-      Wow… well all 4 of my novels took me, emotionally, into a dark place. In “Dreams Are Unfinished Thoughts,” the day I found out David had died was rough to write (and I wound up drinking WAY too much). In “Welcome to Parkview,” there is a revenge/murder scene that I really let my demons come out to write, and it’s probably one of the most brutal things I’ve ever written. In “Yours Truly, 2095,” I had a hard time writing the scene where the main character finds half his daughter on a factory table, and in “Moonlight City Drive…” let’s just say there’s a scene with a lot of fire that, while I was writing, I had to sit back and ask myself if I had finally gone too far. (no spoilers)

 

How involved are the artists on your novels, if at all? (do you need permission for all novels?)

-      I don’t need permission to write/publish the novels / stories, but I DO need permission if I am to have any of the lyrics of the album/song that I am adapting in the novel/story. So far, I have only received permission twice of my seven-published works: God Lives Underwater (for “Dreams Are Unfinished Thoughts”) and Dog Fashion Disco (for “Moonlight City Drive). The other 2 novels and my 3 short stories, I just made sure I didn’t use ANY lyrics from the albums/songs.

 

For the Adultery/Moonlight City Drive Novel;

Is this the quickest novel you've written?

-      Absolutely. This book took me just shy of 4 months to write. “Dreams Are Unfinished Thoughts” took me 20 months to write, “Welcome to Parkview” took me 19 years (from inception to publication), and “Yours Truly, 2095” took me 36 months to write.

 

How do you feel about it now that you are done?

-      After getting it back from my editor (and all her positive praise of the novel) and the mass amounts rewrites in the 3rd draft, I am totally in love with it.

 

I know you had started the process around May when we all met in Baltimore. Had you been plotting this book for a long time? If not, how easy/difficult was it to create the story line?

-      I always thought the album would make a great movie or graphic novel when it came out. It was never really on my radar for ME to adapt into a rock-fiction novel. In fact, when the album came out in April, 2006, I wasn’t even a published author yet. Then when I got into rock-fiction, I had some other albums that I felt I needed to write first to get out of my system before I could tackle this story. Also, the previous works helped me improve as a writer, so when it came time to novelize “Adultery,” I had sharpened my chops and could due the album better justice. To be honest, the lyrics of “Adultery” are approximately 2,000 words total, and more than half of the time are really ambiguous. So, to turn a 2k word piece of source material into a 77k word novel took a lot of creative liberties on my part, to fill in all the “empty space” of the lyrics and storyline. That was the most daunting task for me; to color in the blank spaces in-between the colors that were the lyrics.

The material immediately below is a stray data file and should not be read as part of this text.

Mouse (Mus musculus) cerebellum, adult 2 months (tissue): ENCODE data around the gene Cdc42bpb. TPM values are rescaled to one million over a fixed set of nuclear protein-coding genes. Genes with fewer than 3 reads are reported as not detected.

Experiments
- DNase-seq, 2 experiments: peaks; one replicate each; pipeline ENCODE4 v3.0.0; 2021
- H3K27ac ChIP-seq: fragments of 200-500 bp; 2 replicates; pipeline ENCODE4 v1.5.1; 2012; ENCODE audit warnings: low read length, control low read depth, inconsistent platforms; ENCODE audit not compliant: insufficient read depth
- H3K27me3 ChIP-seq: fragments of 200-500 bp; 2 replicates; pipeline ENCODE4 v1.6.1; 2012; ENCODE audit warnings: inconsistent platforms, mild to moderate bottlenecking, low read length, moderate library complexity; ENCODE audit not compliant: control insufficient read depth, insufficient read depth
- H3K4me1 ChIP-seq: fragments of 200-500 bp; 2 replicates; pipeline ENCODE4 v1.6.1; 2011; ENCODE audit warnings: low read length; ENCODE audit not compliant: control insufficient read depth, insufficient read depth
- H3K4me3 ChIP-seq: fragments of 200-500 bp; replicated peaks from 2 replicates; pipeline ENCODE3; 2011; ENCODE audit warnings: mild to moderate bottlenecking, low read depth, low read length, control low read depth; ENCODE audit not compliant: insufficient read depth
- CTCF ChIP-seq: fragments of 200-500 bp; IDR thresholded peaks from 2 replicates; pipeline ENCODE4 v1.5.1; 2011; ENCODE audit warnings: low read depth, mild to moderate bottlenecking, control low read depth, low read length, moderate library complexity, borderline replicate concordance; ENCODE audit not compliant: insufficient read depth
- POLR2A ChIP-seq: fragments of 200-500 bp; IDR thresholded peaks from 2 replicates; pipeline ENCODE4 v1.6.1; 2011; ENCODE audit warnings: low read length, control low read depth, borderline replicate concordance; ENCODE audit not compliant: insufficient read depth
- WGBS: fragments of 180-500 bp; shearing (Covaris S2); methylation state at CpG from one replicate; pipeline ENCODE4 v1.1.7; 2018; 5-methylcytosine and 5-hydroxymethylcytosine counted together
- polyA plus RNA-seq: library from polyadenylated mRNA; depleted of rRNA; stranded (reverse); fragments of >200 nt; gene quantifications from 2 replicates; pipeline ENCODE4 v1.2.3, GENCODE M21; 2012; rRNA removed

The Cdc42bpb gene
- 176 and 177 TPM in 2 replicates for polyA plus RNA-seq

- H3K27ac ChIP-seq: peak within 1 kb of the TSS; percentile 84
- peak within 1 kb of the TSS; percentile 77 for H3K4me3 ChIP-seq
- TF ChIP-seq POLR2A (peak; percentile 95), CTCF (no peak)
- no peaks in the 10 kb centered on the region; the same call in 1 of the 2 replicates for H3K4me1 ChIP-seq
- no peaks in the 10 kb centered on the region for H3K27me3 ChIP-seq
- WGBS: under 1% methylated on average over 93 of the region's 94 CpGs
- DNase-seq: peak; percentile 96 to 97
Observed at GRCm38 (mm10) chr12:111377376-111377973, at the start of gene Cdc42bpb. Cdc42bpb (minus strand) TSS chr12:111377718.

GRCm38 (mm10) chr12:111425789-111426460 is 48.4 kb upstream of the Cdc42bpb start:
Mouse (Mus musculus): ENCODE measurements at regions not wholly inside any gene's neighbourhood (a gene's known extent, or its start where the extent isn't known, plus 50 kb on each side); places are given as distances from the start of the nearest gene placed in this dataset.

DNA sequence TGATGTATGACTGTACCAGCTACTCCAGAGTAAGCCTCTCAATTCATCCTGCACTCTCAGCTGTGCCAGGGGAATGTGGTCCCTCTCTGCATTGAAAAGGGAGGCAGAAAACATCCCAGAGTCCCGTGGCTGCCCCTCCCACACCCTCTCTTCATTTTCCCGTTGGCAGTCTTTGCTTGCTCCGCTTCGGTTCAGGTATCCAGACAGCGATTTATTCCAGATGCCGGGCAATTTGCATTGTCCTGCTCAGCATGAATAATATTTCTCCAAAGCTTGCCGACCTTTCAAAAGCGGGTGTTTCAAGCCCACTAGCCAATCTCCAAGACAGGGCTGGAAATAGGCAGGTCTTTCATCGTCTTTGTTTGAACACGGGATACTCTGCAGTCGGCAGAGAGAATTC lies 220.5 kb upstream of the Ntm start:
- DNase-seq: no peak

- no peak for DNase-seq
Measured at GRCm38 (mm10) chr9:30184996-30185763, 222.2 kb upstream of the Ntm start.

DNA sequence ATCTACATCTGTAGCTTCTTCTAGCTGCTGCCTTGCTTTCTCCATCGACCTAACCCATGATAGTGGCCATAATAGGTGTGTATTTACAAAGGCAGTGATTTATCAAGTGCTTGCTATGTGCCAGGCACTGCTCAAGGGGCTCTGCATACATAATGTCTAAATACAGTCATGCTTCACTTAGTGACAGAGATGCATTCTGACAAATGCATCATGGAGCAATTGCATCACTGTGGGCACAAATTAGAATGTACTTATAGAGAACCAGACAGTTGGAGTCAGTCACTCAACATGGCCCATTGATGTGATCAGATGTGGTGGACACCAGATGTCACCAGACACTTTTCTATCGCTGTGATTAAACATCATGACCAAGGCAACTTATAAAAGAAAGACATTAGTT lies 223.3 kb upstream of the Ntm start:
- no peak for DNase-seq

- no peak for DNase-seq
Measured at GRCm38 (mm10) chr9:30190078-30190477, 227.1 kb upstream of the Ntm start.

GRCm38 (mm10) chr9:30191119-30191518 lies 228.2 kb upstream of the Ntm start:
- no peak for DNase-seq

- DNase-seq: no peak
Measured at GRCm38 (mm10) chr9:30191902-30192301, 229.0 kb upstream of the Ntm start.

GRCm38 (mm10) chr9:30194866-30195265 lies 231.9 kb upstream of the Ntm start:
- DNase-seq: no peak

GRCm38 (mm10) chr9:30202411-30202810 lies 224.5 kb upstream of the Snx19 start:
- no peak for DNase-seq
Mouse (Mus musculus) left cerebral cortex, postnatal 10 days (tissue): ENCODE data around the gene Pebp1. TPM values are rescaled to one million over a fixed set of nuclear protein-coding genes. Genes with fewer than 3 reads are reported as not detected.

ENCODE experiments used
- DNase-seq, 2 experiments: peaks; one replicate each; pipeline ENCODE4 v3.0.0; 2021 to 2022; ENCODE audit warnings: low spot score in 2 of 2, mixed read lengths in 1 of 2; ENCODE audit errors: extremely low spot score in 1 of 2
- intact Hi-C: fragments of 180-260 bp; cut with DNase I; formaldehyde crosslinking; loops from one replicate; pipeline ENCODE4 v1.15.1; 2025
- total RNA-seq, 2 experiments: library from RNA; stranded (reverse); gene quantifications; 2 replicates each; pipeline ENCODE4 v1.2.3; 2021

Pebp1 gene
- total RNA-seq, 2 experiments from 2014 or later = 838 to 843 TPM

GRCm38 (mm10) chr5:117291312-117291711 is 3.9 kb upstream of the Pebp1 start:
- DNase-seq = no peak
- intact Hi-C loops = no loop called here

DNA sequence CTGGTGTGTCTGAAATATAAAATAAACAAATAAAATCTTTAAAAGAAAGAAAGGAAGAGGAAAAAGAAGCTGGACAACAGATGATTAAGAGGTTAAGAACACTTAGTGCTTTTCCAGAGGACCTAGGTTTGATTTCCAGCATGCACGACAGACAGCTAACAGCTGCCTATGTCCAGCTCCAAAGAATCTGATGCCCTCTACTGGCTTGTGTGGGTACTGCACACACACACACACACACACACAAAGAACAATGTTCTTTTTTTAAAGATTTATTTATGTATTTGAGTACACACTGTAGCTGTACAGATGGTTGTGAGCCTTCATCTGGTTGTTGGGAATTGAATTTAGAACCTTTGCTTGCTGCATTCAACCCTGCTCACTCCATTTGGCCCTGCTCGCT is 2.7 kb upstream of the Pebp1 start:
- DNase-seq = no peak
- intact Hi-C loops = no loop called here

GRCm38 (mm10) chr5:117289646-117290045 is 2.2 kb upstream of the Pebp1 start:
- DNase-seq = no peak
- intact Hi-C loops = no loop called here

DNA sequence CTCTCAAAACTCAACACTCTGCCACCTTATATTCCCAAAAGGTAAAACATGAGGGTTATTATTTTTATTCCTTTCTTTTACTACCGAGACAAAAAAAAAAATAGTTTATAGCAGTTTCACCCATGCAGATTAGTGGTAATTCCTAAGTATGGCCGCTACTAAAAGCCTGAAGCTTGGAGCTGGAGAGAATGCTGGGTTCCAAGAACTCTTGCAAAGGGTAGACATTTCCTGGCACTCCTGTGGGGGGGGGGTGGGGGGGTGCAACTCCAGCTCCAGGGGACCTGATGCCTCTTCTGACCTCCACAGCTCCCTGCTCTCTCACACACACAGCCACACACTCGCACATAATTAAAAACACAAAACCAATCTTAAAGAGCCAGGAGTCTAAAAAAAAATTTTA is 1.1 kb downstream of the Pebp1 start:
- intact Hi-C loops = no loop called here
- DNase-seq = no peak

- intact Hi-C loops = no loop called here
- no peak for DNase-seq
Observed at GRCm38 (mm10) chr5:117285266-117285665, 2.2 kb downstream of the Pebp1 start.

You really seemed to enjoy working with the Facebook group on this novel. Did it help the process? Would you consider this on future novels with other groups?

-      Yes. The Moonlight City Drive Facebook group was fantastic to have. When I needed help with a certain model of a vehicle, you guys had a plethora of suggestions. When I needed help flushing out certain lyrics, everyone came together and spitballed their interpretations with me, which really helped steer the ship. I would absolutely so another group like that one for future novels.

 

Given that this book is about a detective and a private investigator hunting a killer, how did your "day job' as a police officer help develop those characters? Did anything in the writing process open your eyes to any open cases?  Assuming you are "beat cop” (if that is the correct slang term:) has this made you want to become a detective or private investigator?

-      It really didn’t. I am a patrolman, which means I don’t do in-depth detective work. And to be honest, policing and detective work has changed so much from 1947 (when the book takes place) to 2017. There is very little focus on the “policing” side of the detective character, and more on the “private” investigator angle of the main character. I had a chance to take the detective test at my police department in 2009 and I choose not to. I love being a “beat cop.”

 

Silly time;

How much coffee do you drink to function???

-      3 cups a day

 

Favorite curse word?

-      Fuck         

 

Boxers or Briefs?

-      Yes

 

Tits or ass?

-      Ass

 

 Mayo or Miracle Whip?

-      A1 sauce

 

Toilet Paper-over/under?

-      over